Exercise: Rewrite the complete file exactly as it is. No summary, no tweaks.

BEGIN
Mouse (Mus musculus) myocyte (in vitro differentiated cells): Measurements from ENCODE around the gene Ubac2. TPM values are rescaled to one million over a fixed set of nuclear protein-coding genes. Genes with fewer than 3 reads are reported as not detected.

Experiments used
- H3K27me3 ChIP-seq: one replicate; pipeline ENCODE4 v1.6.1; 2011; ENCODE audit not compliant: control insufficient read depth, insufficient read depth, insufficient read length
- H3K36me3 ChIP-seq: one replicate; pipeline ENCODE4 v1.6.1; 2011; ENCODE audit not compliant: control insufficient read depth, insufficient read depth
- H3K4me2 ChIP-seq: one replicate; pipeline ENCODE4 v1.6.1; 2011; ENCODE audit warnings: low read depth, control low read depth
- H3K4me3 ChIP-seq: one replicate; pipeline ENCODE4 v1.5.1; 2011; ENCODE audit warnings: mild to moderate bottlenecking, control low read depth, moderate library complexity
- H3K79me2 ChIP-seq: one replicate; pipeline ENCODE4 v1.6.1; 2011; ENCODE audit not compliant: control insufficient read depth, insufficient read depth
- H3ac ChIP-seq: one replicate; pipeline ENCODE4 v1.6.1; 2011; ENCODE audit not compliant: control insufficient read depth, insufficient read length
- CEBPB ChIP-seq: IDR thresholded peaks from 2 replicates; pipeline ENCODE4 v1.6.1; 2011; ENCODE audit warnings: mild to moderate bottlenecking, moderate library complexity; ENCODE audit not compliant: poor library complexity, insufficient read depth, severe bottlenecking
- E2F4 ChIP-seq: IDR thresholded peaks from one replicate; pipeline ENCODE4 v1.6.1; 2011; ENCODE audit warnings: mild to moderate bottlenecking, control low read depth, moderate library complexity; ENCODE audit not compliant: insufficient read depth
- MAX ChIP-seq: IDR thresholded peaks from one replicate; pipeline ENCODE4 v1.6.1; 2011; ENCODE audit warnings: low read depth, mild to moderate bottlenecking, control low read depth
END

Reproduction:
Mouse (Mus musculus) myocyte (in vitro differentiated cells): Measurements from ENCODE around the gene Ubac2. TPM values are rescaled to one million over a fixed set of nuclear protein-coding genes. Genes with fewer than 3 reads are reported as not detected.

Experiments used
- H3K27me3 ChIP-seq: one replicate; pipeline ENCODE4 v1.6.1; 2011; ENCODE audit not compliant: control insufficient read depth, insufficient read depth, insufficient read length
- H3K36me3 ChIP-seq: one replicate; pipeline ENCODE4 v1.6.1; 2011; ENCODE audit not compliant: control insufficient read depth, insufficient read depth
- H3K4me2 ChIP-seq: one replicate; pipeline ENCODE4 v1.6.1; 2011; ENCODE audit warnings: low read depth, control low read depth
- H3K4me3 ChIP-seq: one replicate; pipeline ENCODE4 v1.5.1; 2011; ENCODE audit warnings: mild to moderate bottlenecking, control low read depth, moderate library complexity
- H3K79me2 ChIP-seq: one replicate; pipeline ENCODE4 v1.6.1; 2011; ENCODE audit not compliant: control insufficient read depth, insufficient read depth
- H3ac ChIP-seq: one replicate; pipeline ENCODE4 v1.6.1; 2011; ENCODE audit not compliant: control insufficient read depth, insufficient read length
- CEBPB ChIP-seq: IDR thresholded peaks from 2 replicates; pipeline ENCODE4 v1.6.1; 2011; ENCODE audit warnings: mild to moderate bottlenecking, moderate library complexity; ENCODE audit not compliant: poor library complexity, insufficient read depth, severe bottlenecking
- E2F4 ChIP-seq: IDR thresholded peaks from one replicate; pipeline ENCODE4 v1.6.1; 2011; ENCODE audit warnings: mild to moderate bottlenecking, control low read depth, moderate library complexity; ENCODE audit not compliant: insufficient read depth
- MAX ChIP-seq: IDR thresholded peaks from one replicate; pipeline ENCODE4 v1.6.1; 2011; ENCODE audit warnings: low read depth, mild to moderate bottlenecking, control low read depth